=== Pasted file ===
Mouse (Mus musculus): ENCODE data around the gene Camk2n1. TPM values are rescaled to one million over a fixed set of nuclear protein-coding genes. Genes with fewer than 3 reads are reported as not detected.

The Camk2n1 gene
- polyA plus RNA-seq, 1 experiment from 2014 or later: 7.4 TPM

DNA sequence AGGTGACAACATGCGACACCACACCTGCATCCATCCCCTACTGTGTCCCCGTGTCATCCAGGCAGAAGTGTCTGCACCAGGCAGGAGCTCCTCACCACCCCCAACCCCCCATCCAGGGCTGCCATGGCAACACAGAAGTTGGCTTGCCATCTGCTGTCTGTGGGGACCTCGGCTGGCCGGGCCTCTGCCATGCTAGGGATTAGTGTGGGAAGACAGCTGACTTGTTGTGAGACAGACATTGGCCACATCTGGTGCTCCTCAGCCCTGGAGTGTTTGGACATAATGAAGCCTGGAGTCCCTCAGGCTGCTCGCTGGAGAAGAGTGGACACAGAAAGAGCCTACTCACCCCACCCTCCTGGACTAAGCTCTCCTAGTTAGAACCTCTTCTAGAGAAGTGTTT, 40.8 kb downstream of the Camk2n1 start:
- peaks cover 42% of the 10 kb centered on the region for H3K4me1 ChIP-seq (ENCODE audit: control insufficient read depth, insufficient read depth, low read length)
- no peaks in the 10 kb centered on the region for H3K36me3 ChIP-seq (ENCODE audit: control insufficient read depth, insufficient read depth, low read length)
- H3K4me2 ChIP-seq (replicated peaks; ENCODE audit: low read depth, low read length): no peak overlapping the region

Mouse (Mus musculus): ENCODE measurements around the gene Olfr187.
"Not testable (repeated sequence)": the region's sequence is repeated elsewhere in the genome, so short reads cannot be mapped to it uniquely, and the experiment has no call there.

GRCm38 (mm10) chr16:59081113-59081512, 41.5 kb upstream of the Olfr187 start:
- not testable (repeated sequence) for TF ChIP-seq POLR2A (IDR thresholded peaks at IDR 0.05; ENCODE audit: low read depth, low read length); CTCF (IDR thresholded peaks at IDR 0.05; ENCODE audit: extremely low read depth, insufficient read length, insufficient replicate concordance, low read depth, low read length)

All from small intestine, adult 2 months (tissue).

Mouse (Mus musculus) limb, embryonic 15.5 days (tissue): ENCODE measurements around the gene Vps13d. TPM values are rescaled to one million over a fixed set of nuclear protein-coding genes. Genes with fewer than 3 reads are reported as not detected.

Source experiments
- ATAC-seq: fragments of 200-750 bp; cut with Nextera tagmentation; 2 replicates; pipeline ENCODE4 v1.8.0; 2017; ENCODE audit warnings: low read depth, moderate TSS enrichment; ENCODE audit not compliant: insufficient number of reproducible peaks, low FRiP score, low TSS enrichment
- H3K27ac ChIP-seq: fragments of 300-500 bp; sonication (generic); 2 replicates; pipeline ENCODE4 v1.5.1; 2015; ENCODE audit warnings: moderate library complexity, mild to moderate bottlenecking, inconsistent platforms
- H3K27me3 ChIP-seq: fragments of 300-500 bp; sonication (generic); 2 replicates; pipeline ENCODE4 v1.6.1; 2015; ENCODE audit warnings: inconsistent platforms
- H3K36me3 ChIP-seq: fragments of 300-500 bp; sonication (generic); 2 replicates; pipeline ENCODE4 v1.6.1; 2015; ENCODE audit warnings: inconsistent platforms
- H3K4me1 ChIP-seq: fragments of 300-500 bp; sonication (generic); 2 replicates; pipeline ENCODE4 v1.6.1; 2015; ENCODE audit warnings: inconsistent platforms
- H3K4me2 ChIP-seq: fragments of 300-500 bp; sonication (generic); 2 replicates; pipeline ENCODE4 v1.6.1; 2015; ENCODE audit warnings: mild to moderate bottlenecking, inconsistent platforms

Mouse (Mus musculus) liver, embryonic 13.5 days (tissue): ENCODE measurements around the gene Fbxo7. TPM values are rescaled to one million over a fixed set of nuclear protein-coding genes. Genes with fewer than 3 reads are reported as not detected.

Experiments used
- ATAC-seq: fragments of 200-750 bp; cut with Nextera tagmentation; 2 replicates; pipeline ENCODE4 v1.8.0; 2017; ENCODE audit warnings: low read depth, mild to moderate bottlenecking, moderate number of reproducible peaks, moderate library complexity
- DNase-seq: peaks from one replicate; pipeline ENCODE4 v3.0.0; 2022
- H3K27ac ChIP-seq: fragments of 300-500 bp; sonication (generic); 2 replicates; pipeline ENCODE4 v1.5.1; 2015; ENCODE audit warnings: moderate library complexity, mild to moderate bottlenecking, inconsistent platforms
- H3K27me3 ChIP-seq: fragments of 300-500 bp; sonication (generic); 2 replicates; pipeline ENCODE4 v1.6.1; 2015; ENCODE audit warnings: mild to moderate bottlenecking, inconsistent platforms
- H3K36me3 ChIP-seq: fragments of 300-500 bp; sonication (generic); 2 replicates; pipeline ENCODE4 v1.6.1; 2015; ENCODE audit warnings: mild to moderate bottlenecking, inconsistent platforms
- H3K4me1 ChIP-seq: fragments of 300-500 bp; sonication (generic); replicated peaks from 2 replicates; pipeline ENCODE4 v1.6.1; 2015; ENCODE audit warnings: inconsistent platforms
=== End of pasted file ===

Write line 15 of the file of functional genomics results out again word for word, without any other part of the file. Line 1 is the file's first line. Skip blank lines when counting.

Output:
- ATAC-seq: fragments of 200-750 bp; cut with Nextera tagmentation; 2 replicates; pipeline ENCODE4 v1.8.0; 2017; ENCODE audit warnings: low read depth, moderate TSS enrichment; ENCODE audit not compliant: insufficient number of reproducible peaks, low FRiP score, low TSS enrichment